18. Edrick

    Edrick Golden Member

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    Read:

    Desktop parts needs to be kept at 130W or under. Xeons go higher.
     
  19. IntelEnthusiast

    IntelEnthusiast Intel Representative

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    You know it is hard to have a reject for a processor that hasn't been release yet? The Intel® Core™ i7-3960X is the top of the bins from Socket 2011 at this time.

    Christian Wood
    Intel Enthusiast Team
     
  20. greenhawk

    greenhawk Platinum Member

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    The wattage limit is more being respectable to the market and it's demands. 130W is just the limit selected seeing as even at that level, customers became volcal about the heat / cooling needs.

    http://en.wikipedia.org/wiki/List_of_CPU_power_dissipation

    Higher end Pentium D - 130W
    Core 2 Quad extreams ~ 130W
    Core 2 Extreme QX9775 - 150W
    all (?) Bloomfield i7s - 130W

    AMD appears to be mostly a 125W cap, but an odd ball at 140W is present in the range.

    It comes down to what the market segment will accept, and without doing fancy things, getting the heat from the silicon into the enviroment is not a simple task at high wattage levels (small surface area and only having access to one side of the chip).
     
  21. greenhawk

    greenhawk Platinum Member

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    Yes it is hard, but at the same time, the manufacturing process is such that if 8 cores on a future chip passes testing, those would be put aside as inital samples for the Xeon release. At least until the current process is tuned and quality improves. I do not see intel, even with their budget, going out of their way to kill two working cores on a chip to make a cheaper chip for a market segment vs putting that chip aside for a later release.

    While I am on the outside looking in to the silicon industry, the testing and grading of silicon is rather straight forward. You tested it, disable sections not up to par, speed test the working sections then disable working parts as needed to fit a pre-determined unit configuration. Then just need to package into a chip and wrap it up for sale.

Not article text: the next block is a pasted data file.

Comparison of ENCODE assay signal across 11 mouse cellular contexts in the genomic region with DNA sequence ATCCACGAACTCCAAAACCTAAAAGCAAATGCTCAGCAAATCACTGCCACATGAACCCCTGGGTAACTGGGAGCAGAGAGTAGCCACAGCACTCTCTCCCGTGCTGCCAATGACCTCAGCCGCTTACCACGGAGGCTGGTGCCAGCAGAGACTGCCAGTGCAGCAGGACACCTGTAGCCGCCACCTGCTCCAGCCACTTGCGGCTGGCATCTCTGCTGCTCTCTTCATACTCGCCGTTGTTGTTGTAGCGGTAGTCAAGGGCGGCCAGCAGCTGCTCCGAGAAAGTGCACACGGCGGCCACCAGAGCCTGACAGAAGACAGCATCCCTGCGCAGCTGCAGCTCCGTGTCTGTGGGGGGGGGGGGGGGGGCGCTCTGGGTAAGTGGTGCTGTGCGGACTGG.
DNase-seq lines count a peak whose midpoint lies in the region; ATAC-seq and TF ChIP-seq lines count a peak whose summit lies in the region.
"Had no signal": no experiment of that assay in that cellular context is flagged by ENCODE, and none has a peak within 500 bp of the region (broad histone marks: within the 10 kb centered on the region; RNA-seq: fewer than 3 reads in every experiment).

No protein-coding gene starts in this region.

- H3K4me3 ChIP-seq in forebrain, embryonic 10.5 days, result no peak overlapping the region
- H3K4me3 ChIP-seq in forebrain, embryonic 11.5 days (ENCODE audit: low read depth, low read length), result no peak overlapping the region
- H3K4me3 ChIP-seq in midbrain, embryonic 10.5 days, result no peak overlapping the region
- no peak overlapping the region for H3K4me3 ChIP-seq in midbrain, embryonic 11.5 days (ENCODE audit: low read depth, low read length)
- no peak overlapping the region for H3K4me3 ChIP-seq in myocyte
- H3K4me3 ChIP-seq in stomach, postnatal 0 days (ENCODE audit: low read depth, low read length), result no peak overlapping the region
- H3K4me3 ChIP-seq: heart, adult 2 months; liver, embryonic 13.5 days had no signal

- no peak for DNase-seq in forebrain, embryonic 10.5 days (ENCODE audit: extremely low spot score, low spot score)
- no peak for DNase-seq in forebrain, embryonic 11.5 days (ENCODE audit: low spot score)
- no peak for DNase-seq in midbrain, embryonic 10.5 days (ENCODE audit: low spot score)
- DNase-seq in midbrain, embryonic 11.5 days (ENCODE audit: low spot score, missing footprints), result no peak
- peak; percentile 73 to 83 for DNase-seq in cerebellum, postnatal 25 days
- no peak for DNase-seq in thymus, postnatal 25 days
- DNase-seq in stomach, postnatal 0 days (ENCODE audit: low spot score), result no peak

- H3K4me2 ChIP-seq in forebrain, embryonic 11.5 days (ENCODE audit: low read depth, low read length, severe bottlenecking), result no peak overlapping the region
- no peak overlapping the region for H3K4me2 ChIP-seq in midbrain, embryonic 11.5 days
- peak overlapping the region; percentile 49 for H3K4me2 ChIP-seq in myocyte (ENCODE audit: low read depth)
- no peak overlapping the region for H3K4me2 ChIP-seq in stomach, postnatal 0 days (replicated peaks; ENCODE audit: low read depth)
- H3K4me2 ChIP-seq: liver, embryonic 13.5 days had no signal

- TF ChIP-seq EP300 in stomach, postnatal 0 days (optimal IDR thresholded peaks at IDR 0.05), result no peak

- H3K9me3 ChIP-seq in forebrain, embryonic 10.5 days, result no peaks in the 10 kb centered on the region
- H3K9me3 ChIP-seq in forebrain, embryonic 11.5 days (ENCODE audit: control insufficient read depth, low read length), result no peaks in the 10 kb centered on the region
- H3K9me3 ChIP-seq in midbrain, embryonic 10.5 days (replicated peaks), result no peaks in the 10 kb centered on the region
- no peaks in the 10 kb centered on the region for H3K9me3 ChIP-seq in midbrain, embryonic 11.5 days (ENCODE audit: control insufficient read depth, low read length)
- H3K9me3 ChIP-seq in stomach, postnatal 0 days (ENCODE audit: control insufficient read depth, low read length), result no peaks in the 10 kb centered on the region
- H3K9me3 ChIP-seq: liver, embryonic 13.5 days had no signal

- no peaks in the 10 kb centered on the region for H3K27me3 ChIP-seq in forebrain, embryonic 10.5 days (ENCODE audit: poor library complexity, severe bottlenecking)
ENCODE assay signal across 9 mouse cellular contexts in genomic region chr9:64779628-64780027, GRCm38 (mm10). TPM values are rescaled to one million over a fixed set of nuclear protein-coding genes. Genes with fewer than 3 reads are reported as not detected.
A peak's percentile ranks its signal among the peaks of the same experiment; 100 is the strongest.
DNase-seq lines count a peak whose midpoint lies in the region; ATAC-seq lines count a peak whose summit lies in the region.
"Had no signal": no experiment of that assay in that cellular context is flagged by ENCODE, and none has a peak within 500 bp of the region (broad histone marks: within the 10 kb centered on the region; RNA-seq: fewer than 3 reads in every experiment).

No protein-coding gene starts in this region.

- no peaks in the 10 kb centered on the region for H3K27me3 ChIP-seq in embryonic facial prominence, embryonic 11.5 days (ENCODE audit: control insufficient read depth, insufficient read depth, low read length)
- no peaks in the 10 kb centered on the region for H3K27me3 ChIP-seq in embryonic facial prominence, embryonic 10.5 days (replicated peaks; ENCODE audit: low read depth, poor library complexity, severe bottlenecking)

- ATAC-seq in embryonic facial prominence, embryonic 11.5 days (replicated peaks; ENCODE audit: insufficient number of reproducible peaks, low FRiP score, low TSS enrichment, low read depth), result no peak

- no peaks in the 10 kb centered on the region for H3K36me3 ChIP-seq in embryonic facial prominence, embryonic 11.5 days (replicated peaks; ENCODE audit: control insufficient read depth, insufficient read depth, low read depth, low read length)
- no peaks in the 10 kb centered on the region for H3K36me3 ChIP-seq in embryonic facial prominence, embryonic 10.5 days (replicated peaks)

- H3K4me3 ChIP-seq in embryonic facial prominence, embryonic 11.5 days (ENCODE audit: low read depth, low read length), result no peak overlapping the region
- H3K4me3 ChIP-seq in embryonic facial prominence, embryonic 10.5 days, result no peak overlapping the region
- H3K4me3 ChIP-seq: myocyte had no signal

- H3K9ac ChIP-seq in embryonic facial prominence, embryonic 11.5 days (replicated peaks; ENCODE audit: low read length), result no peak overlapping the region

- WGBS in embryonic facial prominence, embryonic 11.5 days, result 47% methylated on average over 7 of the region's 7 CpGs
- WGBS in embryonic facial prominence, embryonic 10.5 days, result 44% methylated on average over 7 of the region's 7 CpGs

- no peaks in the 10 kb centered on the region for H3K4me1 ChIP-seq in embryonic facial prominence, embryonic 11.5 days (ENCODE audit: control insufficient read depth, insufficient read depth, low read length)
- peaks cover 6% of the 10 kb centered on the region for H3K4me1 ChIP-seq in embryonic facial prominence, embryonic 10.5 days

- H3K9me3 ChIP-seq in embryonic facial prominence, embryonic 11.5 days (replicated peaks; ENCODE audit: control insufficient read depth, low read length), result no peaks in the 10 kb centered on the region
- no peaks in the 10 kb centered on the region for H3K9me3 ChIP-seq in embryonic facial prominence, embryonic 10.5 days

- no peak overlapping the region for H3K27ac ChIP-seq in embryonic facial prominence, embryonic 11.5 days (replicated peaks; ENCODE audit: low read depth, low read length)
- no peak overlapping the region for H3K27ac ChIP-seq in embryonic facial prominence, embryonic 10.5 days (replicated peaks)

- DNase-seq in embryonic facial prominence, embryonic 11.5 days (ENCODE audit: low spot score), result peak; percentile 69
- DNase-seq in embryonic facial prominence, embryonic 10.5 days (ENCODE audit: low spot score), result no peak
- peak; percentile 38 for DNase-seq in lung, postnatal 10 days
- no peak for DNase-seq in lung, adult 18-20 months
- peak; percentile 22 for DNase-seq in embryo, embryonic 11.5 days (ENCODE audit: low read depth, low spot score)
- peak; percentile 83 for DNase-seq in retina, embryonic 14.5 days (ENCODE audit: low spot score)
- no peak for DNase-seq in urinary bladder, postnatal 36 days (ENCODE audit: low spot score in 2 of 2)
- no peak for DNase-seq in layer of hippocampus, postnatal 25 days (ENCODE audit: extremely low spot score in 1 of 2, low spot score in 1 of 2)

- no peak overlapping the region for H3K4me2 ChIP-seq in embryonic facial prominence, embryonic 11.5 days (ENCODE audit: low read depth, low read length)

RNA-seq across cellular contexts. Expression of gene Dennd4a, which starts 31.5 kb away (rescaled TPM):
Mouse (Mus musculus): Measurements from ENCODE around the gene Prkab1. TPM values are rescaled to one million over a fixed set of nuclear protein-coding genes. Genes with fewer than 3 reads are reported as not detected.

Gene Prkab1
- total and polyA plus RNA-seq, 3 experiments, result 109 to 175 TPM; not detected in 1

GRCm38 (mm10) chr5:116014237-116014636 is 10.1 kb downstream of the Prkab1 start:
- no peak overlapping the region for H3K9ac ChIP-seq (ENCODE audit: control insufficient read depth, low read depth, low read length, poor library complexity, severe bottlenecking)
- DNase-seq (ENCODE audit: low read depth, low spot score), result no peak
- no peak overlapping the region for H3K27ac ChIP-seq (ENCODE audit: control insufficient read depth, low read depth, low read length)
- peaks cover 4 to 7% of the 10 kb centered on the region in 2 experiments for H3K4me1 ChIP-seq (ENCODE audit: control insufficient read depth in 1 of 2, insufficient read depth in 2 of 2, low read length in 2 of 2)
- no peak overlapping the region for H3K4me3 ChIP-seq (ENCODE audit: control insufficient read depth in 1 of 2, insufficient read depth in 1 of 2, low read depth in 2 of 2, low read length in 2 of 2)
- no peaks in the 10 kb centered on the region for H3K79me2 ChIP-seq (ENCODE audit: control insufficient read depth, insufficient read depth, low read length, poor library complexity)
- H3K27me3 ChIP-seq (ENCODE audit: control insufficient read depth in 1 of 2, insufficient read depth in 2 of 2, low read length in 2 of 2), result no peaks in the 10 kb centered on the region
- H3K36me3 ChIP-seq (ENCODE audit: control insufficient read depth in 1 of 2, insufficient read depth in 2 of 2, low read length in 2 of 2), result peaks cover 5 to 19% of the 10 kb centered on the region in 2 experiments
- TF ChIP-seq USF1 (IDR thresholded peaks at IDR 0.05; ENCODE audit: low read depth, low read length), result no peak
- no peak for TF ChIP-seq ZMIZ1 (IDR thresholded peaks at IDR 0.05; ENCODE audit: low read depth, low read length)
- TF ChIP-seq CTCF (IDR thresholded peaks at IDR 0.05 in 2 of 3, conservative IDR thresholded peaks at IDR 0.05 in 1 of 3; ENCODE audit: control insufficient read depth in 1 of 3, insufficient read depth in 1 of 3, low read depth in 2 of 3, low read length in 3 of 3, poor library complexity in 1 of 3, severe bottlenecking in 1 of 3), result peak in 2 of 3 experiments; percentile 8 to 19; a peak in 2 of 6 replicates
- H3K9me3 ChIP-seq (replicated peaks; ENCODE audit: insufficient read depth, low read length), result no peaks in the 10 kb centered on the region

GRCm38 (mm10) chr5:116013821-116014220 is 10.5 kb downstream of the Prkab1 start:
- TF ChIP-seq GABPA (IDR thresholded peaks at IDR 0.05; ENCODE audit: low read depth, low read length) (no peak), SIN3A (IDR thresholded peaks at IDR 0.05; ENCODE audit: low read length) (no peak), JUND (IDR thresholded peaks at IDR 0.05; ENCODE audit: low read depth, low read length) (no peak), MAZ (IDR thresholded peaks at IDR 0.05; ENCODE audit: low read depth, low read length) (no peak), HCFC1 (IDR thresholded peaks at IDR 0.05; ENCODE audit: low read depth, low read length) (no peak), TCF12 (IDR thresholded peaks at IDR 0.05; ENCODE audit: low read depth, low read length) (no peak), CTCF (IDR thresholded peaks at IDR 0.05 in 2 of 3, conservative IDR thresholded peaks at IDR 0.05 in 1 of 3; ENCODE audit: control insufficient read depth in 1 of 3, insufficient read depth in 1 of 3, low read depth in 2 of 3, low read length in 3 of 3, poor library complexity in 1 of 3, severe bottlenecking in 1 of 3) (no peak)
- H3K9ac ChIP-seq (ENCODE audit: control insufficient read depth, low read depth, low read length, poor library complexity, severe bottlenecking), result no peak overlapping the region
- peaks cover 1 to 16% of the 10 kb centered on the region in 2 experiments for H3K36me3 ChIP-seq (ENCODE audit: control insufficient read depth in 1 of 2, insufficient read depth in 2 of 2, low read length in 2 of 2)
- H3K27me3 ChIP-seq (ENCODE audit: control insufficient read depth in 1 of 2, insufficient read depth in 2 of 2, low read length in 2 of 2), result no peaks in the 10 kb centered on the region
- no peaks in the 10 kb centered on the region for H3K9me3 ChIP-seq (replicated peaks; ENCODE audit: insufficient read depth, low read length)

In short, while it might not be "in production", I would bet the testing/grading is setup to look for them and is bining them accordingly in preperation of having enough to called it "in production".
     
    #20 greenhawk, Nov 15, 2011
    Last edited: Nov 15, 2011
  22. Idontcare

    Idontcare Elite Member

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    Which just seems so weird to me.

    Consider that the guy who is going to drop $1k for an extreme-SKU CPU is probably intending to drop that CPU into a rig that is populated with at least one, and possibly three, 300W GTX580's or HD6990's...whether the CPU is binned to use 130W or 300W is quite superfluous.
     
  23. Edrick

    Edrick Golden Member

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    Keep in mind that these are the C1 steppings with broken Vt-d. The C2 steppings will fix this and those will be your Xeons. So yes, these 3960s are top binned as of now and not rejects of the Xeons.
     
  24. Khato

    Khato Golden Member

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    The real question is - why offer anything more than 4 cores for a mainstream processor? So that you can have more cores power gated the majority of the time? Are there any 'mainstream' applications other than video encoding that really make use of more thank four cores? Since that usage is likely going to be obsolete anyway with the performance and quality improvements of the Ivy Bridge Quick Sync implementation.

    Another interesting query - how long do you expect Intel's mainstream line to stay at a maximum of four cores? Haswell? Broadwell? Skylake? Skymont?
     
  25. greenhawk

    greenhawk Platinum Member

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    I did not know that. I just assumed it is like all other features of the current cpu market. Features turned on or off after the silicon has been processed to keep manufacturing costs down.

    Guess the only thing they can pull out of the current quality binning process is silicon for extream testing (ie: tests that do not care about Vt-D or any other design issue).